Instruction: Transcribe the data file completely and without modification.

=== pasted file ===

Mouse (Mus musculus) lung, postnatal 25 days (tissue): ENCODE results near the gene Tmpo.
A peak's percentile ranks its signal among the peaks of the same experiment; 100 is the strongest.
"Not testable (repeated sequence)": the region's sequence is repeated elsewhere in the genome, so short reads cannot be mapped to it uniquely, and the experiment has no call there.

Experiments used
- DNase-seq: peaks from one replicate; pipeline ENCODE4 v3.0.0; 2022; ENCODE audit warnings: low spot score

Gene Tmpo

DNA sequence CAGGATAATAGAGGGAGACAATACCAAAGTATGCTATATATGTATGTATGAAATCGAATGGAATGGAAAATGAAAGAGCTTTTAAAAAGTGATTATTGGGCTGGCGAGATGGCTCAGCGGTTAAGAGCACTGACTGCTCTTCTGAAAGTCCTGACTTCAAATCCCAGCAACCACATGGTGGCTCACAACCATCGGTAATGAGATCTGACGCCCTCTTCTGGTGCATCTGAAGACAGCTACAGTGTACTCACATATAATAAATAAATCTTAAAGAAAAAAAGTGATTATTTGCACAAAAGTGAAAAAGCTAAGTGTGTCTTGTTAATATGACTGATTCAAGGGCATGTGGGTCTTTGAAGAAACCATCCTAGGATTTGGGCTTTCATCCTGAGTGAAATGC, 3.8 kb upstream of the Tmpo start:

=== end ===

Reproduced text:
Mouse (Mus musculus) lung, postnatal 25 days (tissue): ENCODE results near the gene Tmpo.
A peak's percentile ranks its signal among the peaks of the same experiment; 100 is the strongest.
"Not testable (repeated sequence)": the region's sequence is repeated elsewhere in the genome, so short reads cannot be mapped to it uniquely, and the experiment has no call there.

Experiments used
- DNase-seq: peaks from one replicate; pipeline ENCODE4 v3.0.0; 2022; ENCODE audit warnings: low spot score

Gene Tmpo

DNA sequence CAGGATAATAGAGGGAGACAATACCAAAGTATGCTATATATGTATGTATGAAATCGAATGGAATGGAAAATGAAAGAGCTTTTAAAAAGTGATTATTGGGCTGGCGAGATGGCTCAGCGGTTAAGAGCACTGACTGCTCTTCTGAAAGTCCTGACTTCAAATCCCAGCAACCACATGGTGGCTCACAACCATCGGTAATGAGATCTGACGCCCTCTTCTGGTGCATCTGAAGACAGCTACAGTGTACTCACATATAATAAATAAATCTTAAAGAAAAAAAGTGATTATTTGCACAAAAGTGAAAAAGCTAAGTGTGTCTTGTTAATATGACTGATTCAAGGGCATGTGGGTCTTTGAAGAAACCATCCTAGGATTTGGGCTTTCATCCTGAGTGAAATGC, 3.8 kb upstream of the Tmpo start: